In Herman Hesse's Siddhartha, Unity is a reflecting theme of this novel and in life. Unity is first introduced by means of the river and by the mystical word "Om." Siddhartha's quest for knowledge began when he left his father and sought the teachings of the Samanas. By becoming a Samana Siddhartha had to give up all of his possessions and learn to survive with practically nothing. He quickly picked up all of the Samanas' tricks like meditating, abandonment of the Self, fasting, and holding of the breath.
SIDDARTHA’S FOLLOWING OF THE FOUR NOBLE TRUTHS
In this paper, I will be explaining how Siddhartha had arrived at the Four Noble Truths. The first paragraph contains how Siddhartha’s life was full of suffering, pain, and sorrow. The second paragraph will be the cause of suffering is the desire for things that are really illusions in Siddhartha’s life. Following, in the third paragraph I will be explaining how the only way to cure suffering is to overcome desire.
Many people have a feeling of unfulfillment at some point in their lives. They feel that they are not living life to the fullest, and make drastic changes in order to reach that feeling of true fulfillment. This feeling is usually manifested as a “mid-life crisis,” which is when middle-aged people face a major shift of identity and self-confidence, causing them to act out and buy sports cars and have affairs with younger women in order to feel younger and more fulfilled. However, these feelings of unfulfillment can be manifested in other ways. In Hermann Hesse's novel Siddhartha and the movie Into the Wild, the main characters, Siddhartha and Chris McCandless, have these same feelings and make major life changes in order to reach complete happiness
“Work out your own salvation. Do not depend on others.” (“Quotes by Buddha”) The Buddha went through many trials and tribulations to reach enlightenment. But, he persevered and once he reached this state, he shared his spiritual knowledge with countless others (Editors of Biography.com).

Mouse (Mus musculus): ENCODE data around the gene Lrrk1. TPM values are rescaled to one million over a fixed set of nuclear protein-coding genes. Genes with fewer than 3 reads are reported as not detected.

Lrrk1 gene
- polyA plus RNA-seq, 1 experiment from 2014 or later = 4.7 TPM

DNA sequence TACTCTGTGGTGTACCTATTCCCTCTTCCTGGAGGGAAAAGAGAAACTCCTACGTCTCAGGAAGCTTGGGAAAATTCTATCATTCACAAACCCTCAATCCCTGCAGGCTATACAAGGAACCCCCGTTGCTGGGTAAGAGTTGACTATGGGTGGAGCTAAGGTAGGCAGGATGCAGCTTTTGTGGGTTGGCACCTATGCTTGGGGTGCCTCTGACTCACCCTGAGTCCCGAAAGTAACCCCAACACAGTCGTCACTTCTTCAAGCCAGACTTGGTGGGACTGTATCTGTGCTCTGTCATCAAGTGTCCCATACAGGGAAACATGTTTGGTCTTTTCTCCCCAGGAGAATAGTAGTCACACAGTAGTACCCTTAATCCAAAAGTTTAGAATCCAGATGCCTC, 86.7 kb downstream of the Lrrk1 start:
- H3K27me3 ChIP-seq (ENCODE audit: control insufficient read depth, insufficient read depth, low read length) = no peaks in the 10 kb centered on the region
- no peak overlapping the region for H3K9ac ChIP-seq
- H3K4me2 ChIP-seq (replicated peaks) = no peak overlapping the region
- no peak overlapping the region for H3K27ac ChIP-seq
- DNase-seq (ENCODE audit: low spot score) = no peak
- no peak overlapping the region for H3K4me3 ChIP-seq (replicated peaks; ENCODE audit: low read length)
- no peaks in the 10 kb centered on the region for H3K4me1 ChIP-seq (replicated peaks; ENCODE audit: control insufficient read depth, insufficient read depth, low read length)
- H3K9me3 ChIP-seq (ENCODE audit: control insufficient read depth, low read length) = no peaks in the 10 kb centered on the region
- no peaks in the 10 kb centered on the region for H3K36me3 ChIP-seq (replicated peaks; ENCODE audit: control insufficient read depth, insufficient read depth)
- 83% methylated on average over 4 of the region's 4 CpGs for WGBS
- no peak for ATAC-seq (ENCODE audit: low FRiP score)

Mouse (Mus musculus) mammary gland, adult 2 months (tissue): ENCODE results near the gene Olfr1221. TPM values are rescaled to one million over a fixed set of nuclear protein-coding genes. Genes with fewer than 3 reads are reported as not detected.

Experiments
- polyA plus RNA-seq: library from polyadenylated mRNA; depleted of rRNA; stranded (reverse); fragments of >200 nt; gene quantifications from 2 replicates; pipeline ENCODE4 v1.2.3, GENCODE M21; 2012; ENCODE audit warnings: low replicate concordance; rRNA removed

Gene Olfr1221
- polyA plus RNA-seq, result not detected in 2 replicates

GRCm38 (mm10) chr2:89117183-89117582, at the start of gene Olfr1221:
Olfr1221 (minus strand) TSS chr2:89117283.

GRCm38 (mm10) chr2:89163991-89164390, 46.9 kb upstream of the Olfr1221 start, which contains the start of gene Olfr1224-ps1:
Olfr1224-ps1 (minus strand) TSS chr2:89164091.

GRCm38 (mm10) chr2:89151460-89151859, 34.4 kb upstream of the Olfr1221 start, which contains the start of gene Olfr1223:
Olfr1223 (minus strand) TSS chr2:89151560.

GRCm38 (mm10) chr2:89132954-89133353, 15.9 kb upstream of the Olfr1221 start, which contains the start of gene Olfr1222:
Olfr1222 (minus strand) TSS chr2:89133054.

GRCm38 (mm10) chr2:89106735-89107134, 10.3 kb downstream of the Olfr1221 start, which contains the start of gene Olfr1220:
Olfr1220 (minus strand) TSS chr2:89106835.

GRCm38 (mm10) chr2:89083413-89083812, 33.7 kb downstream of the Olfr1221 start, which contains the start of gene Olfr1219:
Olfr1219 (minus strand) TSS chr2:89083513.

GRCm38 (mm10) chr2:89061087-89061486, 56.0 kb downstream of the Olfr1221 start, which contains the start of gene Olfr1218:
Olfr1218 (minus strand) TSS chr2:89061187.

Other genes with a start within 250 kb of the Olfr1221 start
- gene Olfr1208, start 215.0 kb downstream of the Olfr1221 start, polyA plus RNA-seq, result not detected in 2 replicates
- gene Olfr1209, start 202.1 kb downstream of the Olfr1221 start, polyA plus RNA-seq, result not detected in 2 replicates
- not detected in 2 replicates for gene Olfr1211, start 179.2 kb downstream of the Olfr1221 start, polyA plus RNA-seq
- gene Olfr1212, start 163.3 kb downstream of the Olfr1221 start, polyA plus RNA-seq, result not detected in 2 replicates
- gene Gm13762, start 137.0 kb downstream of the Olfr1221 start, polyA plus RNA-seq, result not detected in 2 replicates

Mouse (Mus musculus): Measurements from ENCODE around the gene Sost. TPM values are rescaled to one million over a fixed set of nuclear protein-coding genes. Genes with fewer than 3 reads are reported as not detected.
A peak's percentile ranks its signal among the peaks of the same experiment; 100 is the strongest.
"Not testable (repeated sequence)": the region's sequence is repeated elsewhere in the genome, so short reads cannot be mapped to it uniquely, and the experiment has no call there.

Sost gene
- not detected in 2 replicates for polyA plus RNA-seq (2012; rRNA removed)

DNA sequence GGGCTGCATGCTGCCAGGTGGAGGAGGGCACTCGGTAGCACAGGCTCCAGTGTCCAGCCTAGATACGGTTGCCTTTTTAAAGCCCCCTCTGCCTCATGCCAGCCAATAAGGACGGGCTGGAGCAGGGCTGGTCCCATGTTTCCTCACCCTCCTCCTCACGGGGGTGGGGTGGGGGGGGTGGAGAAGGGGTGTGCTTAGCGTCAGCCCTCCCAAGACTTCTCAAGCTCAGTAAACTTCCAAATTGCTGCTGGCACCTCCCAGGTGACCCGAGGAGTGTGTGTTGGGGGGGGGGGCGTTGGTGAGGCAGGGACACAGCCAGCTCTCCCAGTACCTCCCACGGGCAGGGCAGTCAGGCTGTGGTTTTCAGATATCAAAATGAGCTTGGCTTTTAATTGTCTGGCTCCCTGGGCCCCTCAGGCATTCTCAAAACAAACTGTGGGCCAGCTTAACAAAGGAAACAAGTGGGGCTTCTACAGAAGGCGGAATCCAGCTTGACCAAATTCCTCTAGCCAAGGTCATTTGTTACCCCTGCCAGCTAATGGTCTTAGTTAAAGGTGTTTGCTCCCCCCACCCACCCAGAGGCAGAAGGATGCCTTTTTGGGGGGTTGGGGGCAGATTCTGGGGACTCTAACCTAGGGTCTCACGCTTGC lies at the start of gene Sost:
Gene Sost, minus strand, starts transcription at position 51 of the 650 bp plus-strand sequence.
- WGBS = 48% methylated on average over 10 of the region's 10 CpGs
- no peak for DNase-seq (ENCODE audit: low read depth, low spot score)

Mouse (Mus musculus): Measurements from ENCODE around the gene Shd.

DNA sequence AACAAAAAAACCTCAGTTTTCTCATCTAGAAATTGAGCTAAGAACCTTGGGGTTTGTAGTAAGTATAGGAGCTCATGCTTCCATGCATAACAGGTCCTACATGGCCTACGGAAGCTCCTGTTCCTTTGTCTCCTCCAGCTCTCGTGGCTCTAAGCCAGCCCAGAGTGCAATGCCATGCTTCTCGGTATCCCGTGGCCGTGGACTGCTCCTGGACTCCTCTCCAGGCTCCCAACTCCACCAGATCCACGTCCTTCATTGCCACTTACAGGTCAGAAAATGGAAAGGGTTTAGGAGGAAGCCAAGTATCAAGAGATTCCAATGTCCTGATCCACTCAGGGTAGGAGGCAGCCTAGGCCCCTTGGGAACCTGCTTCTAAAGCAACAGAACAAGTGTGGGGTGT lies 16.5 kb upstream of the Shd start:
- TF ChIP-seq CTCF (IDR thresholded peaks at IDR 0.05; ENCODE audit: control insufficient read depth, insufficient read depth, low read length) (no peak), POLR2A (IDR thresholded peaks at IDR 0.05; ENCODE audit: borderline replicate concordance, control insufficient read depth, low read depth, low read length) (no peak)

Form, Style, and Content in Siddhartha
Joseph Mileck asserts in Hermann Hesse: Life and Art that Siddhartha is a perfect exemplification of what he calls, "conscious craftsmanship". For Mileck, Hesse consciously synchronized form and substance in Siddhartha to best illustrate a feeling of unity and the journey through the mind, body, and soul. In Siddhartha, Hesse consciously crafted a piece that is unified in form, style, and content, and created an atmosphere in which each one of these elements is perfectly complementary with the others.
In order to communicate most accurately the inner journey of Siddhartha through the three stages of experience, Hesse maintains appropriate rhythm and form throughout the novel.
Siddhartha - The Three Stages
"On the great journey of life, if a man cannot find one who is better or at least as good as himself, let him journey joyfully alone." The story of Siddhartha by Hermann Hesse makes this point true. The main character Siddhartha dealt with the Samanas and Gotama Buddha, the second with Kamala and then the ferryman. The three parts correspond to the three stages though which Siddhartha passes on his journey to enlightenment: The stage of the mind; the stage of the flesh; the stage of transcendence.